A couple of years ago there was a lot of noise in the semiconductor industry about 450mm wafers but the excitement seems to have faded away. Four years ago ASML predicted we'd see commercial production of 450mm wafers in 2018 but now the consensus seems to be that 450mm wafers aren't going to happen for another five to ten years.
EE Times reports the Global 450 Consortium (G450C), a joint R&D venture involving Intel, TSMC, Globalfoundries, IBM, Samsung, and the SUNY Polytechnic Institute, quietly turned off the lights at the end of last year. While the member companies walked away saying the G450 program was a success, they concluded the timing wasn't right for an optional Phase 2.
Semiconductor analyst G. Dan Hutechson says chip equipment makers aren't keen to support the move to 450mm as they still remember how they suffered from reduced unit demand as companies switched from 200mm to 300mm wafers in the early 2000s. The modest growth figures of the industry remove the need for huge capacity expansion and the fact that Moore's Law is still going strong also reduces the need for 450mm wafers because process shrinks have slowed down the growth of the silicon:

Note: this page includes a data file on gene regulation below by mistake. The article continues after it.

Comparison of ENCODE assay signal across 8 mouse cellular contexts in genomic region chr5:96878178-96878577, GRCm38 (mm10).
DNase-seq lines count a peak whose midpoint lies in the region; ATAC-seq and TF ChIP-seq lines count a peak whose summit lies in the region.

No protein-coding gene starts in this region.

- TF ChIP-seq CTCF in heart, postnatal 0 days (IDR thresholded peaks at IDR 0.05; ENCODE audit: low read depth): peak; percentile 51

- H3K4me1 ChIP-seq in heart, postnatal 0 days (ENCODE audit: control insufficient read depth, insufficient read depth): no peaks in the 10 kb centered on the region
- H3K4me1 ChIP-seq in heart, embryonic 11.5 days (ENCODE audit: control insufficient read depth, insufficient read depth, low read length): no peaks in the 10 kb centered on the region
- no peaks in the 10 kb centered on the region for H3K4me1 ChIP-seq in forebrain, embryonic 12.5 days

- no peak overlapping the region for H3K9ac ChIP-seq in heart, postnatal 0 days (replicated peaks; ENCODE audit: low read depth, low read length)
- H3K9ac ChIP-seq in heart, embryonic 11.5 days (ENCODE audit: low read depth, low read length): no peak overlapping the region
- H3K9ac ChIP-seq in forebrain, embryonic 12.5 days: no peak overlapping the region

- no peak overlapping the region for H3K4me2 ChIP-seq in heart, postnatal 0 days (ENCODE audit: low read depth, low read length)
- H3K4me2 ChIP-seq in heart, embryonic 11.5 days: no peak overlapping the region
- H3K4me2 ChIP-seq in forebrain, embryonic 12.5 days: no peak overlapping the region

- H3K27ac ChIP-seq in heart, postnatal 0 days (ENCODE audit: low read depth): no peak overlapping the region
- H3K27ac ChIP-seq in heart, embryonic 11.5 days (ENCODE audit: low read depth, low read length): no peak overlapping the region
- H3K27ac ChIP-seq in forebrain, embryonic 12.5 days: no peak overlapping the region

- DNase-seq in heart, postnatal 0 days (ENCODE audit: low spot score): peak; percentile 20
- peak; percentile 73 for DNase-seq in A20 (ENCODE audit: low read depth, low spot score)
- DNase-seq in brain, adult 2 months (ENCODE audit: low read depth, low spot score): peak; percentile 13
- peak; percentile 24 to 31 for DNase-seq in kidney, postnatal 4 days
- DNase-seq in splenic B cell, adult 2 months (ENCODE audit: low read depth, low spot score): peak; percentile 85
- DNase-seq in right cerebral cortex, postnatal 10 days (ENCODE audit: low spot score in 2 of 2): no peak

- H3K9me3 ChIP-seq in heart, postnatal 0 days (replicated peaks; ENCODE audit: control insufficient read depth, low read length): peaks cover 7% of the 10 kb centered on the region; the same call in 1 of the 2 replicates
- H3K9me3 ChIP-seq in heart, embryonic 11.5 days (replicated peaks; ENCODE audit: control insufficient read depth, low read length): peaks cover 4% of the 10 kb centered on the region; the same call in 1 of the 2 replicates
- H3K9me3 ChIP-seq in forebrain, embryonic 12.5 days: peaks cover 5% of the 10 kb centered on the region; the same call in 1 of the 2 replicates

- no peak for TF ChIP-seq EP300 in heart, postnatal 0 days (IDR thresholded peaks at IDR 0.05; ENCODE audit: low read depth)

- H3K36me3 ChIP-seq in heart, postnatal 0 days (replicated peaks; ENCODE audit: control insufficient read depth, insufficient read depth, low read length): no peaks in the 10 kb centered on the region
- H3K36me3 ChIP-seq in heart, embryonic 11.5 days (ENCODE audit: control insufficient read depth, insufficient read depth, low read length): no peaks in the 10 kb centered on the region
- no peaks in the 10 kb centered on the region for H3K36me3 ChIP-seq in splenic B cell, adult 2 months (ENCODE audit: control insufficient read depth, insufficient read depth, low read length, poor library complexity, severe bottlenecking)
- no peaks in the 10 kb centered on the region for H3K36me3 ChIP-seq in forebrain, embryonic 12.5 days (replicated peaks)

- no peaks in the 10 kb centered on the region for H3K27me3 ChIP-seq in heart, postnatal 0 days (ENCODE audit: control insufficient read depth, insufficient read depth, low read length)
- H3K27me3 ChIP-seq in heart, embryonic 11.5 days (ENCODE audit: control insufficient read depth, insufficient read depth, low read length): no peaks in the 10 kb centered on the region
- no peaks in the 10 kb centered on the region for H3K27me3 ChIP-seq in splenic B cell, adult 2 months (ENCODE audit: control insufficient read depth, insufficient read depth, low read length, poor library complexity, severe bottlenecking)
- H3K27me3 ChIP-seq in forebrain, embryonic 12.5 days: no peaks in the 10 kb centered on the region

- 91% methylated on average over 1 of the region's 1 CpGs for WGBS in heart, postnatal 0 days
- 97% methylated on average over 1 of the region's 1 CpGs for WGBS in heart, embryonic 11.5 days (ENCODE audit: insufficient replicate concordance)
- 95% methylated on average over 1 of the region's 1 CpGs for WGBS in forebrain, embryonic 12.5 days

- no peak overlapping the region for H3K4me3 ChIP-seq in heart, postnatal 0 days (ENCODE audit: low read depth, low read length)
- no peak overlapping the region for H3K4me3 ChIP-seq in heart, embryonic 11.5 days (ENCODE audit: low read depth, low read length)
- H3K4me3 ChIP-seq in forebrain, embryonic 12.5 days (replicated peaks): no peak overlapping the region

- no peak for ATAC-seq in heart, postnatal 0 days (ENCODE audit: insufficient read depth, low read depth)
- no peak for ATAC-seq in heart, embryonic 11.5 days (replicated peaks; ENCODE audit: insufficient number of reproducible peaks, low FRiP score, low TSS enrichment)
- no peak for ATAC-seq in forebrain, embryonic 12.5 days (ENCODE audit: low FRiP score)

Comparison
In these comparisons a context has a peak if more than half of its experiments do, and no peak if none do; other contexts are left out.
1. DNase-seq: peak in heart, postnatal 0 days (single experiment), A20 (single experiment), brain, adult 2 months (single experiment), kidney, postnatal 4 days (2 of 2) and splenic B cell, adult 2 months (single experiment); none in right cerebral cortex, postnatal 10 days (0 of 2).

“The equipment companies generally don’t want [450mm] after what happened with 300mm,” Hutcheson said.
Hutcheson added that the initial push for 450mm came from a belief that chip makers needed an alternative way to increase sales if the industry could no longer keep on pace with Moore’s Law. But, Moore’s Law “clearly has not ended,” Hutcheson said. “What happened is that the shrinks have slowed down the growth of the silicon.”
Between that and the semiconductor industry’s modest growth rate over the past few years, there is no need for a massive expansion of capacity as there has been in the past, Hutcheson added. Without sufficient demand for the larger wafer size, building a 450mm fab would require chip makers to take 300mm fabs offline.